Most countries in sub-Saharan Africa are not on track to meet the millennium development goal of eradicating extreme poverty by 2015, the International Monetary Fund (IMF) said in its regional economic outlook for Africa, released in Dakar on Tuesday.
The IMF has estimated that Africa needs to accelerate annual GDP growth to seven percent to attain the goal of reducing by half the proportion of people living on less than one dollar a day by 2015.
Africa’s economy as a whole is growing at around 5.5 percent in 2006, although South Africa and the continent’s oil-rich countries are responsible for most of the growth, according to the IMF report.
“The critical thing for the economic poverty goal is growth,” Sanjeev Gupta, assistant director of the Africa Department at the IMF told IRIN. “There is no substitute for higher rates of growth to reduce poverty and achieve all the (millennium development goals) in the long-run.”
“Africa needs more external resources, and at the moment that means more aid. The IMF strongly favours scaling up aid flows along the lines of the Gleneagles commitments, but so far that has not really occurred,” Gupta said.
The Gleneagles commitments were made by G8 members in Scotland in 2005, and included the promise of an extra US $25 billion a year in aid to the African continent before 2010.
IMF officials speaking at a ceremony for the report’s launch also said Africa needs to improve its terms of trade both with industrialised countries and within the continent.
The IMF report notes that countries which have benefited from multilateral debt relief are using the resources released - between 2.5 and 7 percent of GDP - to boost poverty-reducing investments.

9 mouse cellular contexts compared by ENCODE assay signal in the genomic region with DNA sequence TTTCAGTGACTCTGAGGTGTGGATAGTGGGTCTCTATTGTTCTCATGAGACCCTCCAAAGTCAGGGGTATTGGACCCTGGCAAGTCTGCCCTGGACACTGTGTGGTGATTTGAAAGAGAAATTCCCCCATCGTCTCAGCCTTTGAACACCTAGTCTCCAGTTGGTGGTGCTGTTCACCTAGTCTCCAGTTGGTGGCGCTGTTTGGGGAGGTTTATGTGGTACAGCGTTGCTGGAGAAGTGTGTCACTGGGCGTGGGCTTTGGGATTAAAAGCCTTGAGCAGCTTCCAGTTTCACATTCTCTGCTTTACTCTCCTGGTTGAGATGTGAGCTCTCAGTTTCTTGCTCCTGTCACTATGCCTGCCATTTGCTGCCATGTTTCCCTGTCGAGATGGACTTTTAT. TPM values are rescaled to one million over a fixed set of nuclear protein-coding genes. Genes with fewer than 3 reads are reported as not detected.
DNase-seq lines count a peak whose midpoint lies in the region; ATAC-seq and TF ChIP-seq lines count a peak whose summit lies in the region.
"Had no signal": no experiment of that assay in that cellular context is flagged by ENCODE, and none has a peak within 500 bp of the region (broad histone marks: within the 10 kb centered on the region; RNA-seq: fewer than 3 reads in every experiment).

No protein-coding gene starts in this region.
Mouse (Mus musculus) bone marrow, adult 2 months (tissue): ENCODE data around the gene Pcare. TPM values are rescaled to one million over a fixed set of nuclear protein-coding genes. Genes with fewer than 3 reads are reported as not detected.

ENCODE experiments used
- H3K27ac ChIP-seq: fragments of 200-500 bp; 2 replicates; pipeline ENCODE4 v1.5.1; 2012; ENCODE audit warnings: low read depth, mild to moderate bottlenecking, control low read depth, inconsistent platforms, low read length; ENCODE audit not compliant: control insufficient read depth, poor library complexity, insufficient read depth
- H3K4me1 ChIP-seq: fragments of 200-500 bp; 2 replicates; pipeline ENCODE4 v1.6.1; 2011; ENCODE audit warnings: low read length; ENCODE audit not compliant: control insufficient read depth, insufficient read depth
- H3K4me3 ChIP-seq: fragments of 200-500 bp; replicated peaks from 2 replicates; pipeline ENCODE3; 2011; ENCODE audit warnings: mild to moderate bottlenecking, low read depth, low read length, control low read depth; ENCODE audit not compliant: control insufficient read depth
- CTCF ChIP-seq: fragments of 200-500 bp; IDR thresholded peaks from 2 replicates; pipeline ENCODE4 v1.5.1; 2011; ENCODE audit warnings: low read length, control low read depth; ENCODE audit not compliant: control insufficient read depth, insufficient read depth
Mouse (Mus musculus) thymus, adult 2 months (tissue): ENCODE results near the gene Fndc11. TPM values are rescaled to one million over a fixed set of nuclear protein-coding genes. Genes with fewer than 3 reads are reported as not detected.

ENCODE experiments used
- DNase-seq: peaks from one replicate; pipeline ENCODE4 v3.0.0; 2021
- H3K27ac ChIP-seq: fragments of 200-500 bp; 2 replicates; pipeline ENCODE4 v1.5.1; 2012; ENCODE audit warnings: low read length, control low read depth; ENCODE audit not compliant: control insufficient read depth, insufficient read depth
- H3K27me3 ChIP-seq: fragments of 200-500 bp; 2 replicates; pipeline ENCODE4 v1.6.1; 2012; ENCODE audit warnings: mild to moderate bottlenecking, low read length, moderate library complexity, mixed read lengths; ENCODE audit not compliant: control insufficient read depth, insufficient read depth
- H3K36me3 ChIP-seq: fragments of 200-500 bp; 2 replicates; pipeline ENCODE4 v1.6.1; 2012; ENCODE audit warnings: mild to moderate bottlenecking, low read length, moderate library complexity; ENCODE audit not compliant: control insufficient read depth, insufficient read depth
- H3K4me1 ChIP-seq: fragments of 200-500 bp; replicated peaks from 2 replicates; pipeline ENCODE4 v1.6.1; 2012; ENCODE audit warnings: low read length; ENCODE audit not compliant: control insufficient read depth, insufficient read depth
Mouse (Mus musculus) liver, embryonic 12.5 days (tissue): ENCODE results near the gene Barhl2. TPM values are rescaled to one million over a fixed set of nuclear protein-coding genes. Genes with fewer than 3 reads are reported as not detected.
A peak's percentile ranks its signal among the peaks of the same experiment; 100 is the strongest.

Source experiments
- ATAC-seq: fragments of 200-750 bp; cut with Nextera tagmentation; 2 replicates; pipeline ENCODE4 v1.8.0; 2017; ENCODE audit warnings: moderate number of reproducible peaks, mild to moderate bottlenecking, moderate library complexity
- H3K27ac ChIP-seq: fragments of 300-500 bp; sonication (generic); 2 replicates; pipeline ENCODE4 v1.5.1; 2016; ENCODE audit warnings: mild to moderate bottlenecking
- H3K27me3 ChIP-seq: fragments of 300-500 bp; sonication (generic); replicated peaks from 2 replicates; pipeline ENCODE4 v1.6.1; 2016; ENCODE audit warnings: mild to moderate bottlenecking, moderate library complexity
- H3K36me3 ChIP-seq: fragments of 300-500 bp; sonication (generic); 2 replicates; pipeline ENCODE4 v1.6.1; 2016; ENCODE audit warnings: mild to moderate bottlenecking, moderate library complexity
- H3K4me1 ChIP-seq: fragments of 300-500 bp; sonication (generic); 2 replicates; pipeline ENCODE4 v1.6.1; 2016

It also finds that Botswana, Cameroon, Ghana, Kenya, Malawi, Nigeria and Zambia are attracting a growing amount of investor interest, and that remittances from industrialised countries are increasingly important in balancing current accounts.
Recorded remittances account for almost 40 percent of Lesotho’s GDP, and between 12 and 20 percent of GDP in Cape Verde, Guinea Bissau, Senegal and Togo, the IMF said, although the real figure, including unregistered transfers, may be as much as twice as high.
Cameroon, Ethiopia, Senegal, South Africa and Swaziland are the only countries considered “well positioned” by the IMF to meet the income poverty goal. Ghana and Mozambique also have a shot at attaining it “if their recent growth performance is sustained”, the IMF said.
However, these countries account for less than a third of the population of the sub-Saharan region. At least 40 percent of sub-Saharan African countries are either “off-track” or “seriously off-track” on each millennium development goal.
Progress toward the goals in up to a third of sub-Saharan countries “cannot be measured at all” due to weaknesses in their statistical systems, the IMF said.